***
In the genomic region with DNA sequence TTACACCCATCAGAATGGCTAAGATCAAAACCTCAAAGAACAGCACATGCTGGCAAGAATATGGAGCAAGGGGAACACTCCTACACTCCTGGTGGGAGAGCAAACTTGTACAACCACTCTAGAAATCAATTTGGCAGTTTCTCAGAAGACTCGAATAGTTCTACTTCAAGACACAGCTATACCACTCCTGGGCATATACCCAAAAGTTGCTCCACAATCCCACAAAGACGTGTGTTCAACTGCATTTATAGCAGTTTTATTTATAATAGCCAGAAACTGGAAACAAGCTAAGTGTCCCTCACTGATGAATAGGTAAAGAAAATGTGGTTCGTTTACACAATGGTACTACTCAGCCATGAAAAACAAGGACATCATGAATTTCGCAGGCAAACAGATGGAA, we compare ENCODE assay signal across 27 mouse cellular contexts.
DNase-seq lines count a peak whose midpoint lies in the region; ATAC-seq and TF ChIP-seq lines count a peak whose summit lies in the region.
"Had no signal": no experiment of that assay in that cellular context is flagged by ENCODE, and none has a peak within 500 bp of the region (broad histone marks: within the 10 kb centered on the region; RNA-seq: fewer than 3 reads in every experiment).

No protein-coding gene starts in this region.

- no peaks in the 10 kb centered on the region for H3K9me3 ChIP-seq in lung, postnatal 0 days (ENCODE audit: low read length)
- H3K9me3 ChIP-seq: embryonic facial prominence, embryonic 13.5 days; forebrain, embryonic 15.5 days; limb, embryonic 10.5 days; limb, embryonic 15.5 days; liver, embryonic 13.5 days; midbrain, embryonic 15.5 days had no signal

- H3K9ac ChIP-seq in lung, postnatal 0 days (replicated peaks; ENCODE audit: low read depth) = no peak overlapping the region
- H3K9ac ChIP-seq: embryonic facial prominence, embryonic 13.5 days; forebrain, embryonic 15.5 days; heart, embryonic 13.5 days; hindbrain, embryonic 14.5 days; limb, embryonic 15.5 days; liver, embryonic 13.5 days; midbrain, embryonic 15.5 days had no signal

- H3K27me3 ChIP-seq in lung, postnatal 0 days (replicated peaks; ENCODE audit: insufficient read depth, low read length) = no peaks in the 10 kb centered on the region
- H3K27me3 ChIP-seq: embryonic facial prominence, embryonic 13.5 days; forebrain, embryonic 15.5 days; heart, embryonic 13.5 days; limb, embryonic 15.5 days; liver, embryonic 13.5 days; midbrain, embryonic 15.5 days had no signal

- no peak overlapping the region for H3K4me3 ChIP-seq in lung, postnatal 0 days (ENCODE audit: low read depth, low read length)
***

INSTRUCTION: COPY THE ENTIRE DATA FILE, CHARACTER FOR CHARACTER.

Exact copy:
In the genomic region with DNA sequence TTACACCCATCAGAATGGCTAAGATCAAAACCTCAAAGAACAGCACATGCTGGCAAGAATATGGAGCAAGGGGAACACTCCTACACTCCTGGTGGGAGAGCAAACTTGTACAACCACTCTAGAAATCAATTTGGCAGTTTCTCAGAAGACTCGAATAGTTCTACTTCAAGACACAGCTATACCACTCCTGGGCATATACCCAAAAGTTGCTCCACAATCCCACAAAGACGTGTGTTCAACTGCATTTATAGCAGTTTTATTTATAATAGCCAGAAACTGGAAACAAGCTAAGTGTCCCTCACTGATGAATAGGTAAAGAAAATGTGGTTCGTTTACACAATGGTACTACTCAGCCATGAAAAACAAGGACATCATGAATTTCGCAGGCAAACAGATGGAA, we compare ENCODE assay signal across 27 mouse cellular contexts.
DNase-seq lines count a peak whose midpoint lies in the region; ATAC-seq and TF ChIP-seq lines count a peak whose summit lies in the region.
"Had no signal": no experiment of that assay in that cellular context is flagged by ENCODE, and none has a peak within 500 bp of the region (broad histone marks: within the 10 kb centered on the region; RNA-seq: fewer than 3 reads in every experiment).

No protein-coding gene starts in this region.

- no peaks in the 10 kb centered on the region for H3K9me3 ChIP-seq in lung, postnatal 0 days (ENCODE audit: low read length)
- H3K9me3 ChIP-seq: embryonic facial prominence, embryonic 13.5 days; forebrain, embryonic 15.5 days; limb, embryonic 10.5 days; limb, embryonic 15.5 days; liver, embryonic 13.5 days; midbrain, embryonic 15.5 days had no signal

- H3K9ac ChIP-seq in lung, postnatal 0 days (replicated peaks; ENCODE audit: low read depth) = no peak overlapping the region
- H3K9ac ChIP-seq: embryonic facial prominence, embryonic 13.5 days; forebrain, embryonic 15.5 days; heart, embryonic 13.5 days; hindbrain, embryonic 14.5 days; limb, embryonic 15.5 days; liver, embryonic 13.5 days; midbrain, embryonic 15.5 days had no signal

- H3K27me3 ChIP-seq in lung, postnatal 0 days (replicated peaks; ENCODE audit: insufficient read depth, low read length) = no peaks in the 10 kb centered on the region
- H3K27me3 ChIP-seq: embryonic facial prominence, embryonic 13.5 days; forebrain, embryonic 15.5 days; heart, embryonic 13.5 days; limb, embryonic 15.5 days; liver, embryonic 13.5 days; midbrain, embryonic 15.5 days had no signal

- no peak overlapping the region for H3K4me3 ChIP-seq in lung, postnatal 0 days (ENCODE audit: low read depth, low read length)